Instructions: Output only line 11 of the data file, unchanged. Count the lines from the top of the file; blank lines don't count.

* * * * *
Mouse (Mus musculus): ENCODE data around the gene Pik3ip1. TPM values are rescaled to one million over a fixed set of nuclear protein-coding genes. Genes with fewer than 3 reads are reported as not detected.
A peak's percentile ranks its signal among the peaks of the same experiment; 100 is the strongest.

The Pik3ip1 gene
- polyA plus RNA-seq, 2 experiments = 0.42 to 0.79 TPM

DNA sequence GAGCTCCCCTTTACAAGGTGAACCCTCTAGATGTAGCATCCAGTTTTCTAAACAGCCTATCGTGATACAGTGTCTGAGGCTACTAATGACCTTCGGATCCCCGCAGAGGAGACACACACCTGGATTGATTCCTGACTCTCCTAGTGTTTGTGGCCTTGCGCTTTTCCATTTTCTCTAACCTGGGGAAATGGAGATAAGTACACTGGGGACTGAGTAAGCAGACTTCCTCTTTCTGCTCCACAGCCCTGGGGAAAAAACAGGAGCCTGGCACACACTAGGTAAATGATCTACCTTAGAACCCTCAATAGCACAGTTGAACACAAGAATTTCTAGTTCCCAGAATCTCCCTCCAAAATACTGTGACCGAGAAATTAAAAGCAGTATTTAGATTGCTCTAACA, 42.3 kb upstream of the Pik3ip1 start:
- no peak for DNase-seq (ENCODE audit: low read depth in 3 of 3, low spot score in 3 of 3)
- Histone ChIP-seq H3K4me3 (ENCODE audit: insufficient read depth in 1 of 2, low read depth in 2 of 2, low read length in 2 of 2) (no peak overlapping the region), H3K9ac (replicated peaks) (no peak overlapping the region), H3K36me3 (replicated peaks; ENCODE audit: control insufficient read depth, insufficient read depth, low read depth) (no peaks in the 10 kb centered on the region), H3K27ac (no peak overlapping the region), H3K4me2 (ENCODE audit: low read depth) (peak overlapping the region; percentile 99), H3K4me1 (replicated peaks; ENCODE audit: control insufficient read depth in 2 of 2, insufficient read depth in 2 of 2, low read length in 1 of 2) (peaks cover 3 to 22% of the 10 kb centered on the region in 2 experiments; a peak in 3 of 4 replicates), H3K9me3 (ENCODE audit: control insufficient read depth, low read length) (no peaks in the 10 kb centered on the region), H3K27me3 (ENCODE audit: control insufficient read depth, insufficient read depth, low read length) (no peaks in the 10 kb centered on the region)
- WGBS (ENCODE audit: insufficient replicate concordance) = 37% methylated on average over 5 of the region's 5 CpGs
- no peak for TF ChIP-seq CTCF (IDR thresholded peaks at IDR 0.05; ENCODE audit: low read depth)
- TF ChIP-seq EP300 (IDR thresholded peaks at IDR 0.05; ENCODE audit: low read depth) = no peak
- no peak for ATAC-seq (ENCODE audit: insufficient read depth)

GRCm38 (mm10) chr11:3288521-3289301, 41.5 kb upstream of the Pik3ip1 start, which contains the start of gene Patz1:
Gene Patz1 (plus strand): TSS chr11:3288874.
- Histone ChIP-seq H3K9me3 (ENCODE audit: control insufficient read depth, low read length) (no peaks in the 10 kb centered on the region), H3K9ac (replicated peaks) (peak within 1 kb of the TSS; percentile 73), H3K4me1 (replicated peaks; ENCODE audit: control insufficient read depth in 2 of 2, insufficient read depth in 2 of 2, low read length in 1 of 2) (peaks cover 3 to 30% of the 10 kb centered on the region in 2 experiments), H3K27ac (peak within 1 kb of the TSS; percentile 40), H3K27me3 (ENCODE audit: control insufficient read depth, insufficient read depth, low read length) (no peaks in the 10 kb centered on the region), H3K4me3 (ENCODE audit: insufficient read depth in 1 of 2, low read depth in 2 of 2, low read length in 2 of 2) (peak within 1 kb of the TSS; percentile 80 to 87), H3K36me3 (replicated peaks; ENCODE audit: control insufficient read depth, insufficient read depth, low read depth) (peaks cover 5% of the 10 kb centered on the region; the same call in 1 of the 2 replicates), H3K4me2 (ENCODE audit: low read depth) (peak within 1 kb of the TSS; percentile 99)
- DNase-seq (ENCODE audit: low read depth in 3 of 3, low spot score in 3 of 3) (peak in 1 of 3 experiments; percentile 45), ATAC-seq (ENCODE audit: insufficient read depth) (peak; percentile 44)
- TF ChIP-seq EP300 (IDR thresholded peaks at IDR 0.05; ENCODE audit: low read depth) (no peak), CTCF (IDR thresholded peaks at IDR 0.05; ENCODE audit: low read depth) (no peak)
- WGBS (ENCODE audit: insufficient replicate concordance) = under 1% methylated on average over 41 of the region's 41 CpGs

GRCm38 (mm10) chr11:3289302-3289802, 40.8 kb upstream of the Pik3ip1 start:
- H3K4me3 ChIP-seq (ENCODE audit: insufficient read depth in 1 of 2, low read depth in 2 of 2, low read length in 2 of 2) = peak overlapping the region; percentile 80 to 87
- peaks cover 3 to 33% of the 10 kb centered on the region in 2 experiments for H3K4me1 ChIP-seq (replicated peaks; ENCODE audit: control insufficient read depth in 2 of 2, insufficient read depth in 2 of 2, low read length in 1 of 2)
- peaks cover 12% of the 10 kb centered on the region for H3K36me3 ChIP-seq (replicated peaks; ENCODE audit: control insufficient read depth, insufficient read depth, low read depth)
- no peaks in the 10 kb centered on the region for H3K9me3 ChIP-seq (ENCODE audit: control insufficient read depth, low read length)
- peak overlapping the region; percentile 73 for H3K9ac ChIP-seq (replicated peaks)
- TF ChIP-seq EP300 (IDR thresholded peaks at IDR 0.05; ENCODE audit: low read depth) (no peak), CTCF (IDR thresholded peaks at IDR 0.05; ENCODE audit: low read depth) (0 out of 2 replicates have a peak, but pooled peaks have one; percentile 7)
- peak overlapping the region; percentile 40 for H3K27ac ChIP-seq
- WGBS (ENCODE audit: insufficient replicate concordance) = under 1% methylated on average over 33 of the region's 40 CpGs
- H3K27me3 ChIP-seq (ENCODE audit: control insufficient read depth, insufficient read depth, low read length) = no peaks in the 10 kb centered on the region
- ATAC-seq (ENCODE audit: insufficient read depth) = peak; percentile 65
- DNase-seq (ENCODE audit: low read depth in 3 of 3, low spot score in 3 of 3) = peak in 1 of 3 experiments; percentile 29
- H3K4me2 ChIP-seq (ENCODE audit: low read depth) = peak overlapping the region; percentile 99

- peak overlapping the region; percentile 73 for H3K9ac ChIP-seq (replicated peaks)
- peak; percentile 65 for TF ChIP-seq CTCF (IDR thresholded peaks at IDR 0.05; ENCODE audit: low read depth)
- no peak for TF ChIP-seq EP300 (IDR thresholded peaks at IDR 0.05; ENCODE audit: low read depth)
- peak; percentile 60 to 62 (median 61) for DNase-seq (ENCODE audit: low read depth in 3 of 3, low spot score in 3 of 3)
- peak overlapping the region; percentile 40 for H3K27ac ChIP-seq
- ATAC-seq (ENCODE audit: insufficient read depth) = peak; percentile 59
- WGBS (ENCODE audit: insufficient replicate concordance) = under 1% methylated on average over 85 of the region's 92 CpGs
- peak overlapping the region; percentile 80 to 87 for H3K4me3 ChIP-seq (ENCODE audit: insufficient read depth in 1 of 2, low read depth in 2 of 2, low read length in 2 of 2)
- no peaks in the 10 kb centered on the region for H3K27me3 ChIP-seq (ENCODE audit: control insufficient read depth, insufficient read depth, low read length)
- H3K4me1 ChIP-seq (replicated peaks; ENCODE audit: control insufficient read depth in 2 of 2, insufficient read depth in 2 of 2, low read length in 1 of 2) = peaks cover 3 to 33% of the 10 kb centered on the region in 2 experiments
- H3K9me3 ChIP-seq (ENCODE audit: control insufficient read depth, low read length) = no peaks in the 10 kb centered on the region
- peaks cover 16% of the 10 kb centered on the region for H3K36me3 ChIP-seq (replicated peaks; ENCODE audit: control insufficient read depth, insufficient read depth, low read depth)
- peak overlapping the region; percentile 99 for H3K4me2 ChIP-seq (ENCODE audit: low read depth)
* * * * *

- no peak for ATAC-seq (ENCODE audit: insufficient read depth)